Video footage of the confrontation showed Khan, 28, being challenged by a man, reportedly a Polish chef, wielding the tusk - believed to have been taken from a nearby historic hall - and sprayed with the extinguisher
Prime Minister Boris Johnson vowed on Saturday to review Britain's sentencing system after a convicted terrorist released early from prison was suspected of stabbing two people to death in an attack around London Bridge.
Police shot and killed Usman Khan after his suspected assault that seriously injured three other people was broken up by bystanders - one armed with a five-foot narwhal tusk and another a fire extinguisher.
Video footage of the confrontation showed Khan, 28, being challenged by a man, reportedly a Polish chef, wielding the tusk - believed to have been taken from a nearby historic hall - and sprayed with the extinguisher.
He had been conditionally released from jail last December after serving less than half of a 16-year prison sentence for terrorism, and was wearing a suspected fake explosive device.
Moments later armed police officers arrived on the scene and shot him dead.
Investigators have said they are not actively seeking others in relation to the incident, which recalled a three-man terrorist assault two years ago on London Bridge that killed eight.
The latest attack came less than two weeks before Britain's general election, and politicians temporarily suspended campaigning.
"It does not make sense for us as a society to be putting people who have been convicted of terrorist offences... out on early release," Johnson said as he visited the scene.
"We argue that people should serve the tariff, serve the term, of which they are sentenced," the prime minister added, noting the Conservatives' manifesto calls for a tougher sentencing regime.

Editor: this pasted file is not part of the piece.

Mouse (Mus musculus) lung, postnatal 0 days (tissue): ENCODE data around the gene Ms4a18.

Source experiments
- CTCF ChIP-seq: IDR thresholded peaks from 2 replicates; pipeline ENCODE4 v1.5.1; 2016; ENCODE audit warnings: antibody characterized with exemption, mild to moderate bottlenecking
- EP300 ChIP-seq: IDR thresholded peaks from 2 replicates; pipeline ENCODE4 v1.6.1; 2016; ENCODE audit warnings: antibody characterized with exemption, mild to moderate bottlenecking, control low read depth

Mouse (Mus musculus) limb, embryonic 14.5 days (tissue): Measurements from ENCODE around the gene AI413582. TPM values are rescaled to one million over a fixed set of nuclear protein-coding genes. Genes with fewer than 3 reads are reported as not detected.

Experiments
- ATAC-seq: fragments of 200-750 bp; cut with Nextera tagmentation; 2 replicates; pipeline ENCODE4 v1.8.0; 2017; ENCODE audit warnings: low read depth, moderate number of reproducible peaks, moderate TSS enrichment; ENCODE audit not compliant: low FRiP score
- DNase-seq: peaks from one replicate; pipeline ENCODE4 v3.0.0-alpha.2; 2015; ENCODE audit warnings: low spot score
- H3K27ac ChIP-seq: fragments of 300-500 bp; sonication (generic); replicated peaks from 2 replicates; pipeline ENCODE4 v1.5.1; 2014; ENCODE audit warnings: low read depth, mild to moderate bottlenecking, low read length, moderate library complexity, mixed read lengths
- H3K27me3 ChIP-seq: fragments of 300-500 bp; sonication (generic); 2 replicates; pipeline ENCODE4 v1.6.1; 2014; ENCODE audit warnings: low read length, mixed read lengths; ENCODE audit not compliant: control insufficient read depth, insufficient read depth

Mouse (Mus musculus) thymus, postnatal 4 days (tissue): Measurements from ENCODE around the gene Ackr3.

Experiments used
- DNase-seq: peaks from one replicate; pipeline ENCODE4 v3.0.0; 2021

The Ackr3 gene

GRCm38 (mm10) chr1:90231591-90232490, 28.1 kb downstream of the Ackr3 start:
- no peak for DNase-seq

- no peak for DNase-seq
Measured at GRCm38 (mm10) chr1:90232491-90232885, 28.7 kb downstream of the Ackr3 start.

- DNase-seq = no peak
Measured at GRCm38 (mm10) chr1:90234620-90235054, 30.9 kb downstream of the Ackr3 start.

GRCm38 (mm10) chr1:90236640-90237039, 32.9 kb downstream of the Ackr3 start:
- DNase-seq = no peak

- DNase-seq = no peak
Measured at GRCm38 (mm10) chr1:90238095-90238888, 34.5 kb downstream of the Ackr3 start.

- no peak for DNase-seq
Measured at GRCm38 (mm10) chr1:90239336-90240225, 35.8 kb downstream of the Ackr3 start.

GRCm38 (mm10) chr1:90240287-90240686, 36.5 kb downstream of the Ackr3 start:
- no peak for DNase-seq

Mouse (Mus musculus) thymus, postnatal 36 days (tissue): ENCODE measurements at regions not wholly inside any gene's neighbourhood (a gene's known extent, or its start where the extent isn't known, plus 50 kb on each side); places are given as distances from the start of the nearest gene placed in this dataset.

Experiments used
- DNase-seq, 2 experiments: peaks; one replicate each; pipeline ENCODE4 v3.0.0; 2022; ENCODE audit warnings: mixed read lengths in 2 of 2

'Bundle him to the ground'
Khan, a British national from Stoke in central England, was handed an indeterminate sentence for public protection in 2012, with at least eight years in prison.
He was part of an eight-man network inspired by Al-Qaeda who had plotted to bomb targets including the London Stock Exchange, and planned to take part in "terrorist training" in Pakistan.
But his sentence was quashed by the Court of Appeal in April 2013 and he received a new 21-year term, comprising a custodial sentence of 16 years and five years on conditional release.
Police on Saturday were reportedly searching a property in Stafford, in central England, thought to be connected to Khan.
Police believe he began the attack at Fishmonger's Hall, a historic building said to contain many ancient artefacts on the north side of the bridge.
Khan was attending an event organized by the University of Cambridge's criminology institute on prisoner rehabilitation, and reportedly arrived with two knives and the fake suicide vest.
The Metropolitan Police appealed for witnesses to come forward.
As the attack moved to London Bridge, a throng of people could be seen in videos grappling with Khan on a pedestrian walkway.
They reportedly included a convicted killer on day-release from prison and other ex-offenders also attending the criminology event.
Tour guide Stevie Hurst told BBC radio that "everyone was just on top of him trying to bundle him to the ground.
"I saw that the knife was still in his hand so I just put a foot in to try and kick him in the head," he said.
One man in a suit and tie - identified by media as a police officer - was later seen carrying a large knife away.
"As we saw the worst of human kind, we saw the very best of human spirit and London," Met Commissioner Cressida Dick said Saturday as she visited London Bridge.